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I have been working on some simple XNA proof of concept for a game idea I have as well as just to further my learning in XNA. However, i seem to be stuck on these dreaded normals, and using the BasicEffect with default lighting i can't seem to tell if my normals are being calculated correctly, hence the question.

I'm mainly drawing cubes at the moment, I'm using a triangle list and a VertexBuffer to get the job done. The north face of my cube has two polygons and 6 vectors:


Vector3 startPosition = new Vector3(0,0,0);
corners[0] = startPosition; // This is the start position. Block size is 5.
            corners[1] = new Vector3(startPosition.X, startPosition.Y + BLOCK_SIZE, startPosition.Z);
            corners[2] = new Vector3(startPosition.X + BLOCK_SIZE, startPosition.Y, startPosition.Z);
            corners[3] = new Vector3(startPosition.X + BLOCK_SIZE, startPosition.Y + BLOCK_SIZE, startPosition.Z);

            verts[0] = new VertexPositionNormalTexture(corners[0], normals[0], textCoordBR);
            verts[1] = new VertexPositionNormalTexture(corners[1], normals[0], textCoordTR);
            verts[2] = new VertexPositionNormalTexture(corners[2], normals[0], textCoordBL);
            verts[3] = new VertexPositionNormalTexture(corners[3], normals[0], textCoordTL);
            verts[4] = new VertexPositionNormalTexture(corners[2], normals[0], textCoordBL);
            verts[5] = new VertexPositionNormalTexture(corners[1], normals[0], textCoordTR);

Using those coordinates I want to generate the normal for the north face, I have no clue how to get the average of all those vectors and create a normal for the two polygons that it makes.

Here is what i tried:


            normals[0] = Vector3.Cross(corners[1], corners[2]);
            normals[0].Normalize();

It seems like its correct, but then using the same thing for other sides of the cube the lighting effect seems weird, and not cohesive with where i think the light source is coming from, not really sure with the BasicEffect.

Am I doing this right? Can anyone explain in lay mans terms how normals are calculated. Any help is much appreciated.

Note: I tried going through Riemers and such to figure it out with no luck, it seems no one really goes over the math well enough. Thanks!

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migrated from stackoverflow.com Dec 23 '10 at 21:34

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2 Answers 2

Normals for flat faces (like the side of a cube) are at right angles to the triangles themselves. To work out what these should be you can either calculate them using the cross product like you are (though you will want to take the cross product of (vert[1] - vert[0]) X (vert[2] - vert[0]) - so you're using vectors on the plane not vertices in the plane). Moving to this vert[a] - vert[b] form should fix the weirdness you're experiencing.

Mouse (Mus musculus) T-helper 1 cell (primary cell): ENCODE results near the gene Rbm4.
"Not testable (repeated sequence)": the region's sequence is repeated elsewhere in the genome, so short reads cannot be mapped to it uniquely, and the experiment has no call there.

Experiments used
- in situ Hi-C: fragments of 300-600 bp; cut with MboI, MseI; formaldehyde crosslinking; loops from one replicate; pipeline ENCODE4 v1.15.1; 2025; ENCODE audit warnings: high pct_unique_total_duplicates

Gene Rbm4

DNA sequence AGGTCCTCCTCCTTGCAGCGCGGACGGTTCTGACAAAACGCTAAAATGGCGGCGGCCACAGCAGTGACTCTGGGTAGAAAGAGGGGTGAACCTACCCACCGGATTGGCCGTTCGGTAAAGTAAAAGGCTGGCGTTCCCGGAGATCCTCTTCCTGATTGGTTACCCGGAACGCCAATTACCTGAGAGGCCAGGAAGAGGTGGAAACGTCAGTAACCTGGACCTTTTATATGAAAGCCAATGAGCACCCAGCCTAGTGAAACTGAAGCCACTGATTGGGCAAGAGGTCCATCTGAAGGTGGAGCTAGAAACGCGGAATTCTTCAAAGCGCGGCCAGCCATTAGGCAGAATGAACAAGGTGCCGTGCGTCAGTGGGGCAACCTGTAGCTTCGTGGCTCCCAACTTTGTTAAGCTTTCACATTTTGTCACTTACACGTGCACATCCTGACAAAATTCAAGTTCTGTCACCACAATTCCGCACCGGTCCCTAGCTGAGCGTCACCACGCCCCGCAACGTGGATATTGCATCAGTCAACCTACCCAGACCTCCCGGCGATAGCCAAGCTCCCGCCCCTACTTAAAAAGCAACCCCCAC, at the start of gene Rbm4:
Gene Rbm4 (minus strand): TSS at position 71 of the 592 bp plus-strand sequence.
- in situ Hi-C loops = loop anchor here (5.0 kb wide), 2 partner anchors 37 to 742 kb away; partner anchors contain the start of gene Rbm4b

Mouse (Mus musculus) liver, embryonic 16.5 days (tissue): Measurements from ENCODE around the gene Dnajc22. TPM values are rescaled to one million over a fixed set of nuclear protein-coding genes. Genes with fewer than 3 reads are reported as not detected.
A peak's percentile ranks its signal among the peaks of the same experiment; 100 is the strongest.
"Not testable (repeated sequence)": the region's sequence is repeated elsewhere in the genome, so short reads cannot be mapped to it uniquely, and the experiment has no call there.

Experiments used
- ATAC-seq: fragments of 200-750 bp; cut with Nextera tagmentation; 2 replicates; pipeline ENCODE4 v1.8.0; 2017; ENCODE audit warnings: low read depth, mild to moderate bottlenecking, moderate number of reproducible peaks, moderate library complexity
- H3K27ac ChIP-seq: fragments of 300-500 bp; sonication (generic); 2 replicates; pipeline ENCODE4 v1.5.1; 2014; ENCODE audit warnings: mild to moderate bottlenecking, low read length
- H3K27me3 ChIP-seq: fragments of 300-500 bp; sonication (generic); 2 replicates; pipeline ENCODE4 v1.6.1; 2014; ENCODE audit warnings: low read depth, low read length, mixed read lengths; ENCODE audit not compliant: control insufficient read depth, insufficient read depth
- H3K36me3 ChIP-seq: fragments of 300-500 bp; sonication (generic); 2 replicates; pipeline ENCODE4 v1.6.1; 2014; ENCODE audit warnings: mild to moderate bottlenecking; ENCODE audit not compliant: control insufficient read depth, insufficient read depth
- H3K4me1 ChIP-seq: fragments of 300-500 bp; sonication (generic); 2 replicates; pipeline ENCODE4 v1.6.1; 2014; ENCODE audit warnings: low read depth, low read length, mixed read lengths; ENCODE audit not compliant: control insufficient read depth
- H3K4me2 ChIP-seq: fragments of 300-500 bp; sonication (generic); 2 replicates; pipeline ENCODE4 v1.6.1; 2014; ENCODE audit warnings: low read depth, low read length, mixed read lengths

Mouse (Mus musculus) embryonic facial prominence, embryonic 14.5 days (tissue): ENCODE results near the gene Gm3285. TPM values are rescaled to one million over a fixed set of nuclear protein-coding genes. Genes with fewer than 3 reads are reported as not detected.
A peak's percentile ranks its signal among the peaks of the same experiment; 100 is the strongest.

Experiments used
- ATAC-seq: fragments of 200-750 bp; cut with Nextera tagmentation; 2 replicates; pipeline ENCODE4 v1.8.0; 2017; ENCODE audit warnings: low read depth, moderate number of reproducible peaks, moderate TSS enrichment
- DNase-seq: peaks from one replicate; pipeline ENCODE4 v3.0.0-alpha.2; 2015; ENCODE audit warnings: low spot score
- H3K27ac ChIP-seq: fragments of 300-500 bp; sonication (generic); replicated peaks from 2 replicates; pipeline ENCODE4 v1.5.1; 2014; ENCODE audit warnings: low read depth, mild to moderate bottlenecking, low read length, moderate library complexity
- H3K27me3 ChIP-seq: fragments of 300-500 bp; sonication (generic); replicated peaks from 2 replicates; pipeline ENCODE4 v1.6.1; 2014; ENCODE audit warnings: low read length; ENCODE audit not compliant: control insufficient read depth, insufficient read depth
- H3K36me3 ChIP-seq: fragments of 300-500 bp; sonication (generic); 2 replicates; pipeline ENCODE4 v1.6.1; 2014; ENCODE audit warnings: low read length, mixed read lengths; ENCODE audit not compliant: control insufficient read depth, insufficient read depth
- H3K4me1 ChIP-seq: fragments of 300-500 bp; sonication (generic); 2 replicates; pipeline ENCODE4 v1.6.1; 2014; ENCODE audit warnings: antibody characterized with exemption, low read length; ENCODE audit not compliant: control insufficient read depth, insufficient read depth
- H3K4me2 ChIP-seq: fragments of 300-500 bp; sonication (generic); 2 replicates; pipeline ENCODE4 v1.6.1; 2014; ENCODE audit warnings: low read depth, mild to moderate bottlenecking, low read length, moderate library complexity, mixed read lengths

However to make things a bit simpler in this case you can just set the normals manually. For this face of the cube the vertices all lie in the plane where Z = 0 (since startPosition.Z = 0 and all faces use startPosition.Z for their Z coordinate), so the normal = (0,0,1).

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Thanks a lot, most of the tutorials i saw were using pre-build vector lists so it was hard to tell what math they were actually applying to what vectors, using it in context here helped me understand it easily, i appreciate it! –  Wade Dec 23 '10 at 21:00
        normals[0] = Vector3.Cross(corners[1], corners[2]);
        normals[0].Normalize();

There is a subtle problem here, the two corner vectors that you are crossing are vectors that go from the origin to the corners. What you want to cross are two edges of the face (vectors that go from one corner to another corner). try:

Vector3 edge1 = corners[1] - corners[0];
Vector3 edge2 = corners[2] - corners[0];
normals[0] = Vector3.Cross(edge1, edge2);
normals[0].Normalize();

I assumed that corners 0, 1, 2 are all associated with the same face.

This may produce a normal that points in the wrong direction depending on how the corners wind. If you think the normal is pointing inward to the cube instead of outward, simply switch places of the edges in the cross function.

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